Published On: Fri, Dec 20th, 2019

Vaping Needs Better Regulation in Canada

Canada is a country that understands the importance of health, they are one of the few non-European countries in the world to offer free universal healthcare. A service that has unarguably saved the lives of thousands, if not millions, through the years. But sitting so close to America, it is unsurprising that they too have been rocked by the latest outbreak of media fervour relating to the so-called ‘vaping illness’. As America primes itself to change state and perhaps even federal law, we are left wondering, what will Canada’s next move be?

The leading argument for tighter regulation, if not banning of vape products, often centres around their addictive nature. It is almost unfathomable for anyone to deny that nicotine is addictive, apart from the shocking testimony of tobacco spokesperson Andrew Tisch in 1994, but this isn’t a fact that vape manufacturers or retailers have ever denied. In fact the whole vaping industry is based on e-cigarettes being a safer alternative; designed for adults, as a less harmful nicotine delivery system (95% less harmful in fact according to Public Health England).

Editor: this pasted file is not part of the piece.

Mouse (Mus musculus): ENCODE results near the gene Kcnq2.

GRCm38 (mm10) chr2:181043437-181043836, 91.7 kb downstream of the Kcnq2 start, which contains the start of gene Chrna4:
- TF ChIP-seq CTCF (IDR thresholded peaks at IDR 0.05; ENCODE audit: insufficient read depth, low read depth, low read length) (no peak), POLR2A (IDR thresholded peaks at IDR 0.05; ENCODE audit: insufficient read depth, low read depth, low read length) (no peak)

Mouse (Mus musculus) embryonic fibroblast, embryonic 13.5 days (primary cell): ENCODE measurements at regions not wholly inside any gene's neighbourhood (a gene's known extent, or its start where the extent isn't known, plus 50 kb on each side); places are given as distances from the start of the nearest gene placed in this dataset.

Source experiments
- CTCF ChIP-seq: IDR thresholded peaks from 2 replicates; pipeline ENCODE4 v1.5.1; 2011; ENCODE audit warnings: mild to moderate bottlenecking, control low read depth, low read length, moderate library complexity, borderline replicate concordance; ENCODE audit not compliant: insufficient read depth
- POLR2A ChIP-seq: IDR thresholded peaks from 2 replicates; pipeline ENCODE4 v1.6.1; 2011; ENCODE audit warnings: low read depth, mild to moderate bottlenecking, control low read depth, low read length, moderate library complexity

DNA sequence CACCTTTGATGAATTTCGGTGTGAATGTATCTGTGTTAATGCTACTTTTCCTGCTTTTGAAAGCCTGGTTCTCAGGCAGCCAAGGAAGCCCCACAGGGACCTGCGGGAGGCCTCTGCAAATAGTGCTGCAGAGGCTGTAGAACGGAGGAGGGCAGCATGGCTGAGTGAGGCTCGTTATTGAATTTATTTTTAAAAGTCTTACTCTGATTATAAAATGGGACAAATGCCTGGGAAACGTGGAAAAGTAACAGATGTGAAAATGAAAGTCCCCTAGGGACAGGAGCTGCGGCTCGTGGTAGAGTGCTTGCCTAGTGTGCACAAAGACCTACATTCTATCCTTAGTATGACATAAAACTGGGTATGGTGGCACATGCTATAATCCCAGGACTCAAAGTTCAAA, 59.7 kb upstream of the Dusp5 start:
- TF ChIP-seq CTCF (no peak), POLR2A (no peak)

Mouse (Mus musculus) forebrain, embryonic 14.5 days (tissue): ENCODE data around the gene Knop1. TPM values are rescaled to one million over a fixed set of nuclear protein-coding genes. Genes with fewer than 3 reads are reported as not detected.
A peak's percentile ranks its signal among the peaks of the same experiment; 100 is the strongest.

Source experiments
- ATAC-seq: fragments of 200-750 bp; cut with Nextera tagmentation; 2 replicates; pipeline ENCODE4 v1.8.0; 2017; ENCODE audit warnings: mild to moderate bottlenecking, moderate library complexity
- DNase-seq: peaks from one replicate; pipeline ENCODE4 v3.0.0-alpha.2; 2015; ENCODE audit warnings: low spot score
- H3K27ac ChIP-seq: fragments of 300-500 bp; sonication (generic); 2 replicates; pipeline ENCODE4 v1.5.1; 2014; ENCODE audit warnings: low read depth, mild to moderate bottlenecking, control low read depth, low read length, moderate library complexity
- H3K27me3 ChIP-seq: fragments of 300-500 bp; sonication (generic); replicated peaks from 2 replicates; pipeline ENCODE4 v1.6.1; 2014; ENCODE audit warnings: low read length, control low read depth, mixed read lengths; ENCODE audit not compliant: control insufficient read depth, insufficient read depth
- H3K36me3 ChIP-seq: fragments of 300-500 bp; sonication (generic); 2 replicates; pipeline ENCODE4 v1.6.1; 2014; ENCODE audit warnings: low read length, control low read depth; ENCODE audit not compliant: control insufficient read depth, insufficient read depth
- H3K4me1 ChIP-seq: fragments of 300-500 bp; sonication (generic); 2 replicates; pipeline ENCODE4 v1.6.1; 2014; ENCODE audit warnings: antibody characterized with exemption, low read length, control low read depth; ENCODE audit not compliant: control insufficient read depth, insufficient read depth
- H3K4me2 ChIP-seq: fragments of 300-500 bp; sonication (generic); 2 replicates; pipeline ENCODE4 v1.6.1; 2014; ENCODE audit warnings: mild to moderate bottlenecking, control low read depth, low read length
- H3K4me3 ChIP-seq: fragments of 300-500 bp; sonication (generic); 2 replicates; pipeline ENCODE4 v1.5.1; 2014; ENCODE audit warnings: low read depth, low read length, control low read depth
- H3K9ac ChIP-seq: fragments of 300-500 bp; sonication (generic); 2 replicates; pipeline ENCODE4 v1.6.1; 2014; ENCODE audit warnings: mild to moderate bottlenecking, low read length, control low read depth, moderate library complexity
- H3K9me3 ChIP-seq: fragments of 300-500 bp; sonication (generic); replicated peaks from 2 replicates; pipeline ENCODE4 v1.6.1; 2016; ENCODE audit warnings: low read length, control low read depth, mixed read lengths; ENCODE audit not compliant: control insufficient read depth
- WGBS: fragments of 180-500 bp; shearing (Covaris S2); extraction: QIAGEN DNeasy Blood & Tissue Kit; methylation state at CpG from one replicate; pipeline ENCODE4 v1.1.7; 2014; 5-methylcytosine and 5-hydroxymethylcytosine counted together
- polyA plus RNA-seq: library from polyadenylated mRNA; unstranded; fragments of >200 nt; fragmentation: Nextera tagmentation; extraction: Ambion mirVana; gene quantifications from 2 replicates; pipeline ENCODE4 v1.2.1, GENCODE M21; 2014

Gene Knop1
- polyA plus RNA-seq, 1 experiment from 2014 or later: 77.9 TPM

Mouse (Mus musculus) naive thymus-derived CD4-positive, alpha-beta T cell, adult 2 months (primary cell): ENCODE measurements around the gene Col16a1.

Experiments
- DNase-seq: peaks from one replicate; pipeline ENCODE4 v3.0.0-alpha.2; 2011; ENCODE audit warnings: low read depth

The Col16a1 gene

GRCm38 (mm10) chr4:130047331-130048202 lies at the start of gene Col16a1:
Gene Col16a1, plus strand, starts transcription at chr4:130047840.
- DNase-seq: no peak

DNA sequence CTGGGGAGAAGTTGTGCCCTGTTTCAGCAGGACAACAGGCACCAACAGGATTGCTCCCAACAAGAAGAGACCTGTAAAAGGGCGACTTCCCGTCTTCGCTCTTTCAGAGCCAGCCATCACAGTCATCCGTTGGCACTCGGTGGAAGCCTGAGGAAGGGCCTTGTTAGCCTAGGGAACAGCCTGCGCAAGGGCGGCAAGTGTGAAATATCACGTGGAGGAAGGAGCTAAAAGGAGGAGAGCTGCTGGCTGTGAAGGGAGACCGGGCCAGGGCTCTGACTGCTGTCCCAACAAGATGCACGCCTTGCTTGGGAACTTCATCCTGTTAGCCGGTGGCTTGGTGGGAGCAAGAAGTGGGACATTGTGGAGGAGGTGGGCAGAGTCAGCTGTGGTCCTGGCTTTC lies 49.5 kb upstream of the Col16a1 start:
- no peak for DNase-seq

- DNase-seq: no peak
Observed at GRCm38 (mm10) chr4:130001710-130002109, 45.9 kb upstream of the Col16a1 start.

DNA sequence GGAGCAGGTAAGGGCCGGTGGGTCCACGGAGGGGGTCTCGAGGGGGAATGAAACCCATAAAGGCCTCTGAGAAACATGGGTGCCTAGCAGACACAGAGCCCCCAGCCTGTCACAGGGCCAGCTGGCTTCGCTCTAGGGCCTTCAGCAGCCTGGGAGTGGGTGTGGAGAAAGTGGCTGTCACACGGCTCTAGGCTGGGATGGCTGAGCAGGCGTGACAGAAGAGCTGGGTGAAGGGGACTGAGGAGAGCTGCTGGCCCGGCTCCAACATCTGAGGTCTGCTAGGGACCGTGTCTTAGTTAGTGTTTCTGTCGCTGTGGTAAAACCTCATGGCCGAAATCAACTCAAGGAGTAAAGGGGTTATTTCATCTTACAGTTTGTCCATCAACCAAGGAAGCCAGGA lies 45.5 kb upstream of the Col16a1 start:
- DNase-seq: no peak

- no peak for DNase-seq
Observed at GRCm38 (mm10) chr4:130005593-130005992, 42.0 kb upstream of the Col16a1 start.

photo/ Sarah Johnson

This discussion, however, could be drawing to a close much quicker than we thought. As a backlash to the recent vaping-related deaths in the US, citizens are calling on the Canadian government to draw up further legislation relating to e-cigarettes, particularly relating to flavoured products. Drawing comparisons to alcopops, the infamous sugary and dumbed-down alcoholic drinks, Marvin Krank (a psychologist at the University of British Columbia) argues, “How is bubblegum flavour, watermelon flavour designed to help people quit?”. To a degree Krank is correct, but then again it’s hard to remember anyone arguing that it was solely the flavour of an e-liquid that would keep people from going back to cigarettes, it is, of course, the nicotine.

It begs the question, why does flavouring exist in e-liquid? Vaping for many is an unfamiliar experience, as much as it may seek to replicate a cigarette, an e-cigarette is not. According to Vape Club, the flavours arguably offer some degree of versatility or more often a break from the harsh flavour of burning tobacco. There is always the argument that children will enjoy bubblegum flavours, but then again, so do large portions of the adult population. It has less to do with them being children, but more to do with the fact that they have taste buds that are stimulated by sweet flavours, just as they are by savoury and salt. Enjoying flavours isn’t a trait you simply grow out of, although taste buds inevitably develop and evolve, there are still flavours which are ingrained in us from childhood. On the contrary, switching and trying new flavours has proven to be a successful way to make sure ex-smokers keep vaping and refrain from going back to cigarettes.